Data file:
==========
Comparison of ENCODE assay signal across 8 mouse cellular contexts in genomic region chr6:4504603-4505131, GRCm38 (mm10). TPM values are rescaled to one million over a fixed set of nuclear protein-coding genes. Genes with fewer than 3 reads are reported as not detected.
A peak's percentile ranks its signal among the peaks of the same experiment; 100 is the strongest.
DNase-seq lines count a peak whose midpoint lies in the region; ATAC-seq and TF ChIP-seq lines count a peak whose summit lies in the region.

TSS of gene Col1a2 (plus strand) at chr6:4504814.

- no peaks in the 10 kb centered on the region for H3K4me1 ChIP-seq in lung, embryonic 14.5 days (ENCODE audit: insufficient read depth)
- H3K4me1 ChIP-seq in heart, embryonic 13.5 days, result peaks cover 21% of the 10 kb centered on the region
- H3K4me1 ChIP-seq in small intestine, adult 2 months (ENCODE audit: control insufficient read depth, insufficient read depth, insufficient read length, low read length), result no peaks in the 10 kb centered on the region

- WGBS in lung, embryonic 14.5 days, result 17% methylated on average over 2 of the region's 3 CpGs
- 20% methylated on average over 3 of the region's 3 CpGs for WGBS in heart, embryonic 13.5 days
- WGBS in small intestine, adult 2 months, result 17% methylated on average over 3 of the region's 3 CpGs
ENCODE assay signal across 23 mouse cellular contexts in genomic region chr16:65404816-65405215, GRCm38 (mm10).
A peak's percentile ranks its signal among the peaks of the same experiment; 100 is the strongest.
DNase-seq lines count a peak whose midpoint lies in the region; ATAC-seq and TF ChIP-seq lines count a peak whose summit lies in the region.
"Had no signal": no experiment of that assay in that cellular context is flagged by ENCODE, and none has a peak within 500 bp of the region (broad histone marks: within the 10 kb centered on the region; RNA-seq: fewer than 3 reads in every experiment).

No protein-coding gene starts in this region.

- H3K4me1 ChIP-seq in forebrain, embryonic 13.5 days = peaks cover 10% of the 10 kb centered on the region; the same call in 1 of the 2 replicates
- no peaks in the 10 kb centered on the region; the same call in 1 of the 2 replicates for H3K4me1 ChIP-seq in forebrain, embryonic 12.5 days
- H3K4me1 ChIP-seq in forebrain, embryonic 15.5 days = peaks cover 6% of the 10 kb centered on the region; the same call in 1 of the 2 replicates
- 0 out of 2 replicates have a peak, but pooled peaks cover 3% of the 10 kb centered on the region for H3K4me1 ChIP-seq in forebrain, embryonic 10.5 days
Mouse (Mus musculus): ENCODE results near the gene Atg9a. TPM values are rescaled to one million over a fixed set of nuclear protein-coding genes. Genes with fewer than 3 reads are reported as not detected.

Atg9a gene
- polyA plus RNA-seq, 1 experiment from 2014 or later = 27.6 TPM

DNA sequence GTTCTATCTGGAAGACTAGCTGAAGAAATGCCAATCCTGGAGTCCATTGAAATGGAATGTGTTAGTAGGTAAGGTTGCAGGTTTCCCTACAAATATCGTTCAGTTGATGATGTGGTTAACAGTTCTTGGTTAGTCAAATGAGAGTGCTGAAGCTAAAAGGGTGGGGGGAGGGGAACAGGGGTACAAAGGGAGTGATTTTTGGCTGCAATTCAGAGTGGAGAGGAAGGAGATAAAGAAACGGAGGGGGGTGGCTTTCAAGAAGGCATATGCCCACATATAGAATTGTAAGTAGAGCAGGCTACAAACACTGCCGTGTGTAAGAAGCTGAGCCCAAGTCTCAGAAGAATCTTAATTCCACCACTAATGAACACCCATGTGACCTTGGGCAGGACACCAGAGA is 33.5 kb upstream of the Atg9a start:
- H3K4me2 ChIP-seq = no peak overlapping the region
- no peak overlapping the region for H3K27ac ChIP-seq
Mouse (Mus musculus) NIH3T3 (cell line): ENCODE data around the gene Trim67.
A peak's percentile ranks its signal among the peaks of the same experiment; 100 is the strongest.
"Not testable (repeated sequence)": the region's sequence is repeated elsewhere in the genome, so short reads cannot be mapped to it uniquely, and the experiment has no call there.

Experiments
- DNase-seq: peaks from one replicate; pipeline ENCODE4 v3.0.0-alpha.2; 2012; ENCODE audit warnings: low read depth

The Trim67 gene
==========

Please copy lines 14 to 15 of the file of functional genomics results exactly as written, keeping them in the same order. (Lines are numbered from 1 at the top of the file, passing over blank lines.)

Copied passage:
"Had no signal": no experiment of that assay in that cellular context is flagged by ENCODE, and none has a peak within 500 bp of the region (broad histone marks: within the 10 kb centered on the region; RNA-seq: fewer than 3 reads in every experiment).

No protein-coding gene starts in this region.